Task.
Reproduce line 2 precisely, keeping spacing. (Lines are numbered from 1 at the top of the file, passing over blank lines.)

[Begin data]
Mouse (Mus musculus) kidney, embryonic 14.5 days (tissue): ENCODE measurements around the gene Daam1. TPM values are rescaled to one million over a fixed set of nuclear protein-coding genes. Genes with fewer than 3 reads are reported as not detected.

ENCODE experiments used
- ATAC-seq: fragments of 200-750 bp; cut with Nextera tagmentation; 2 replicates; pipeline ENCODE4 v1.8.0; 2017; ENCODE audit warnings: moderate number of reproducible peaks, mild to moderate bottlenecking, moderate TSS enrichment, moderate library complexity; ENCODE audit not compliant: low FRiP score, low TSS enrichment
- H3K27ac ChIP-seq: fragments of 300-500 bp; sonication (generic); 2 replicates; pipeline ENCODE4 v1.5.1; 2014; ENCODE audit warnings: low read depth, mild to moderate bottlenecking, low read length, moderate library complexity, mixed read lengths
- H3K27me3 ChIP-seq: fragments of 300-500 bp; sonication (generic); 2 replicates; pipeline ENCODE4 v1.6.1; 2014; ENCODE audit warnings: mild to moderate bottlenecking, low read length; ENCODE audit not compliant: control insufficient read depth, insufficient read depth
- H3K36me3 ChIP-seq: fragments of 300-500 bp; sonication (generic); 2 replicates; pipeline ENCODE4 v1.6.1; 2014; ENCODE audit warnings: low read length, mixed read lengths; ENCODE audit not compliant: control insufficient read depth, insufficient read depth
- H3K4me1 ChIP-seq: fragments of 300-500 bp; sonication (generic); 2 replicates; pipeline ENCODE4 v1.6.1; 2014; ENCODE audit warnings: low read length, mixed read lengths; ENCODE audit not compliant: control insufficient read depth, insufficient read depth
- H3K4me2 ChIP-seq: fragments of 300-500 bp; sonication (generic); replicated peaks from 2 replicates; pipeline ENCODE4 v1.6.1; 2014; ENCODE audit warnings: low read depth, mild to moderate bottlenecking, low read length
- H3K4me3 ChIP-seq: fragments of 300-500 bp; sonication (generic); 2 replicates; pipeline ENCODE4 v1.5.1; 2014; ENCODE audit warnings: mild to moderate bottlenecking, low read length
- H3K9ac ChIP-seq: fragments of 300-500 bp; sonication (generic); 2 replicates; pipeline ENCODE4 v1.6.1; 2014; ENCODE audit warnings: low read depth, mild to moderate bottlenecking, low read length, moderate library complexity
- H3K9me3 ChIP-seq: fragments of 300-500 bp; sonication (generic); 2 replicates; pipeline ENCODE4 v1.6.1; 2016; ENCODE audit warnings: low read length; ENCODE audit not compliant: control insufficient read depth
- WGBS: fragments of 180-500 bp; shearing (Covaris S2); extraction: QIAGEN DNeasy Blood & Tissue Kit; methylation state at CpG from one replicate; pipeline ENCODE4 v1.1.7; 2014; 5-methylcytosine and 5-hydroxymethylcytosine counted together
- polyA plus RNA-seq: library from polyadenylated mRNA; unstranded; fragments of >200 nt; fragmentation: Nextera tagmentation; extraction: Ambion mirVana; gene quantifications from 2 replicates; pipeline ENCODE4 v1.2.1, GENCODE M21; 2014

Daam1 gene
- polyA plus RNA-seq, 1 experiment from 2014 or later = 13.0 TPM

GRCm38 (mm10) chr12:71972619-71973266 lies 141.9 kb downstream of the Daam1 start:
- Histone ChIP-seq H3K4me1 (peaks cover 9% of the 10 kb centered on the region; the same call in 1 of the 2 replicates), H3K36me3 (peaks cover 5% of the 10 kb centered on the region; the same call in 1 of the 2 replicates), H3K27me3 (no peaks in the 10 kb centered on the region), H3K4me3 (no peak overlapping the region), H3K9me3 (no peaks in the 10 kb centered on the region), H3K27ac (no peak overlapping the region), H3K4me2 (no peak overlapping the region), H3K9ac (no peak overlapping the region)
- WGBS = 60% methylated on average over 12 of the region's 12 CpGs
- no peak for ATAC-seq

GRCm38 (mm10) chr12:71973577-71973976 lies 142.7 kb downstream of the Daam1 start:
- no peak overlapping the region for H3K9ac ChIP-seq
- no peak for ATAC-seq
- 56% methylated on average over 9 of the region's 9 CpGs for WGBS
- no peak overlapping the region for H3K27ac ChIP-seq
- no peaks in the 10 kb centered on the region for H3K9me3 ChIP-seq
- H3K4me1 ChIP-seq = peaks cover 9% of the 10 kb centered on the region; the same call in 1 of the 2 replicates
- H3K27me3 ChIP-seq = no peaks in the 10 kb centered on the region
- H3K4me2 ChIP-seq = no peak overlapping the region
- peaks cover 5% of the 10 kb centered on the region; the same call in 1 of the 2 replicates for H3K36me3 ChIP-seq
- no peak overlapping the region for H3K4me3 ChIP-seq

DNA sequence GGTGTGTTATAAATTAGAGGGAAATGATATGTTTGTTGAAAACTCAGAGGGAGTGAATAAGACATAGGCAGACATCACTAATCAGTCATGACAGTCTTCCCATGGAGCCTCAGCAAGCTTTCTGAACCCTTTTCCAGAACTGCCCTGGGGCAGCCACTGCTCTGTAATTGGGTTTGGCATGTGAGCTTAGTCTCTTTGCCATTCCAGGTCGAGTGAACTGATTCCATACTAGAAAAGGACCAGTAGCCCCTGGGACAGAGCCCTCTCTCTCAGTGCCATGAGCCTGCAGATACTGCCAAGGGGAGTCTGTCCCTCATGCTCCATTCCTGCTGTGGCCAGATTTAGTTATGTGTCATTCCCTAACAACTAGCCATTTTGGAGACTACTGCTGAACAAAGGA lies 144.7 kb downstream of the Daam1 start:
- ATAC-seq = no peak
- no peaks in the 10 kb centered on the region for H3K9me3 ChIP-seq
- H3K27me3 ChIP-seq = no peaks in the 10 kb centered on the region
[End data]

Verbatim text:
ENCODE experiments used